After being introduced in 1997, weight divisions have enabled UFC to expand into one of the most competitive and entertaining MMA promotions in the world.
With twelve weight divisions split across the promotion, UFC’s heaviest and arguably most entertaining is the men’s heavyweights – a division for male fighters who weigh between 205lbs-265lbs.
The UFC are extremely consistent in their demand for fighters who face each other to be in the same class, making it mandatory for them to weigh in before a fight so they do not exceed the maximum weight allowed.
But why is there a maximum weight for the heavyweight division? And could the UFC introduce a new category for men who weigh over 265lbs?
Does UFC Heavyweight Have a Weight Limit?
The maximum weight allowance of an MMA/UFC heavyweight fighter is 265lbs with the division’s weight limits set at 206lbs-265lbs. This heavyweight upper limit is set and defined by the Nevada State Athletic Commission.
Weight categories are also highlighted under the Unified Rules of Mixed Martial Arts, which was proposed and agreed upon by various athletic commissions in the 2000s.
The UFC would eventually adopt these rulings alongside the weight limits for fighter divisions, however, they can create their own unique rules provided they stick with the core rules of the athletic commission rules.
There are twelve weight divisions in the UFC with the promotion maintaining the divisions through weigh-ins for fighters before their fights. If a fighter is over the weight limit, the opponent holds the right to refuse to fight or instead take a higher percentage of their opponent’s pay after the fight.
Why Does the UFC Heavyweight Division Have a Limit?
Set and determined by the athletic commissions, the weight limits are the same for all MMA promotions and companies such as the UFC must abide by them. The weight limits were set by the athletic commissions to prevent unfair matchups between different weight fighters as well as help legitimise the sport’s competitive edge.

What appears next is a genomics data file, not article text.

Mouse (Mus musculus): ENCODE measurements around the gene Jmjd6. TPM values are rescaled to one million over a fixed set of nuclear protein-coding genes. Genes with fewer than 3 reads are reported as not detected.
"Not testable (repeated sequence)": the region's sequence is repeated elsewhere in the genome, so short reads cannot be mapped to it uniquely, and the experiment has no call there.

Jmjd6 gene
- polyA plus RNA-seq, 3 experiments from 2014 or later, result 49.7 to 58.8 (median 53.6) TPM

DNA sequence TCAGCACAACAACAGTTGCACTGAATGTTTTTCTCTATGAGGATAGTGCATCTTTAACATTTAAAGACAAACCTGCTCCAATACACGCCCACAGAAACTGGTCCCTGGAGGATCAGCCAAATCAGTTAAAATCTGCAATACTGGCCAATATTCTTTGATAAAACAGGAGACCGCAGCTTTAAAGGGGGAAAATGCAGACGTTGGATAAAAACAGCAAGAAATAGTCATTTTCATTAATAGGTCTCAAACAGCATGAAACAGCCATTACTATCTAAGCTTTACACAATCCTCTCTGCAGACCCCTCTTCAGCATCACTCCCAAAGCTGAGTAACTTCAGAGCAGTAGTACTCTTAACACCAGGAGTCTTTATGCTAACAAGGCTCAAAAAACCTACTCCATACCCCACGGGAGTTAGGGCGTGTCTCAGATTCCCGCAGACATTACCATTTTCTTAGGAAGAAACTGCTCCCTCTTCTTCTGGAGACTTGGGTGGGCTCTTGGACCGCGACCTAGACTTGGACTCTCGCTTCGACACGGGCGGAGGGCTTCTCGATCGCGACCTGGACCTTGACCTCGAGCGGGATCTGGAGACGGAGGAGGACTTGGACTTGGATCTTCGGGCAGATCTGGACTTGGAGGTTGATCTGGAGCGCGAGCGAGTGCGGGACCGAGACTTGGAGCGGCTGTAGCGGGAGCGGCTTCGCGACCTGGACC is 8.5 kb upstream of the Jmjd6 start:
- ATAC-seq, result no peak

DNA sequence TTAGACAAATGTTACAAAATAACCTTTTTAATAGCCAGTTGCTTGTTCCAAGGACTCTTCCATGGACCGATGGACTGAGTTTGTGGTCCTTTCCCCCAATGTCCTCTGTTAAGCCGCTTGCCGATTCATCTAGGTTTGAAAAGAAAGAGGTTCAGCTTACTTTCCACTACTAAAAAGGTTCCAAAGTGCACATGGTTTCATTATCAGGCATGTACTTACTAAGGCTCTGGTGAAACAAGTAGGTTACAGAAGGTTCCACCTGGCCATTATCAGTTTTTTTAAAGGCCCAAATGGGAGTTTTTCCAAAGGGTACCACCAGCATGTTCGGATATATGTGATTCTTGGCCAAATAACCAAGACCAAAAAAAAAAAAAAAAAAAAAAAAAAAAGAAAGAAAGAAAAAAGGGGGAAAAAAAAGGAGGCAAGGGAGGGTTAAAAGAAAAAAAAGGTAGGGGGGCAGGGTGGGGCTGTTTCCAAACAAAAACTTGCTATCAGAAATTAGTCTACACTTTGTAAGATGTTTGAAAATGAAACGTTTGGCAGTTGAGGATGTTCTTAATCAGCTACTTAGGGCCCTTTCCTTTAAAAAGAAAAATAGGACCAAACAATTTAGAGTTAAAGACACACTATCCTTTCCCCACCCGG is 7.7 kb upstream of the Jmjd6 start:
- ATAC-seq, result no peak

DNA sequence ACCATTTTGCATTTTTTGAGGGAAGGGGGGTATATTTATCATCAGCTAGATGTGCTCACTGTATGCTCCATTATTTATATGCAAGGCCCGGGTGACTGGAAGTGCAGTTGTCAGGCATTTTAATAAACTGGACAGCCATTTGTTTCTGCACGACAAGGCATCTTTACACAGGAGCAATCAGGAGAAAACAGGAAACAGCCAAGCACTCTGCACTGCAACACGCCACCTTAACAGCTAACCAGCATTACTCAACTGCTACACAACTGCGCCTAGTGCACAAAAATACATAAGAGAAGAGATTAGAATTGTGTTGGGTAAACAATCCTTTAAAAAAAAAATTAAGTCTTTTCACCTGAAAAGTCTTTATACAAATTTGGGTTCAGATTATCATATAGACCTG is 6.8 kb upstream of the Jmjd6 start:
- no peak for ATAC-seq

Fighters who are within the same weight category add further interest to the UFC’s status as a legitimate fighting sport as the fighters must win through their skill and power rather than an obvious advantage such as a greater weight.
Why Doesn’t UFC Have a Super Heavyweight Division?
Although they can create their own, the UFC does not yet have a Super Heavyweight division because there is not a big enough talent pool to make up the division as competitive as the other 12 divisions.
With greater weight, fighters are often less agile and unable to compete for long periods which the UFC fights demand. This lack of skill and speed lowers the legitimacy of professional fights and instead presents them in the same image as a bar brawl – with the UFC focused on the legitimate image of their promotion, a lower quality fight would not have the same appeal compared to the light heavyweight and heavyweight divisions.
With a Super Heavyweight division most likely requiring fighters to range between 280lbs-300lbs, fighters would be built closer to that of a sumo wrestler who are on average 330lbs.
The health of fighters is also an important factor to consider when looking at a Super Heavyweight division, with the average life expectancy of a 300lb man being 60 years of age. This is 20 years less than the average man in 2021, highlighting the risk for fighter’s health if they were to make the jump up to this increased body weight.
Will UFC Ever Add a Super Heavyweight Division?
It is unlikely that the UFC will introduce a Super Heavyweight division soon as they will be unable to build the same legitimacy and quality fights that the lower weight divisions have built since the promotion was created.
A smaller talent pool for skilled fighters weighing over 265lbs means that the UFC would struggle to build the same anticipation and viewer interest for the Super Heavyweight division fights, potentially causing them to receive less revenue than a heavyweight fight would gain them.
As the UFC would only be able to build a division with a small selection of super heavyweight fighters, the division’s title would likely switch between two or three fighters at most, further lowering the fan excitement for this new division.
Despite these issues, it is not impossible for the UFC to add a Super Heavyweight division with MMA having several notable fighters in the past within the ‘super’ weight category.
There was talk amongst the UFC community of adding a Super Heavyweight division when former UFC Heavyweight Champion, Brock Lesnar, dominated the men’s heavyweights. Lesnar, who is now signed with WWE, weighs over 280lbs despite being as agile and quick as many of the UFC men’s heavyweight division.
If UFC were able to find more fighters with Lesnar’s combined skillset and weight, a Super Heavyweight division could be a very popular division for the promotion and its fans.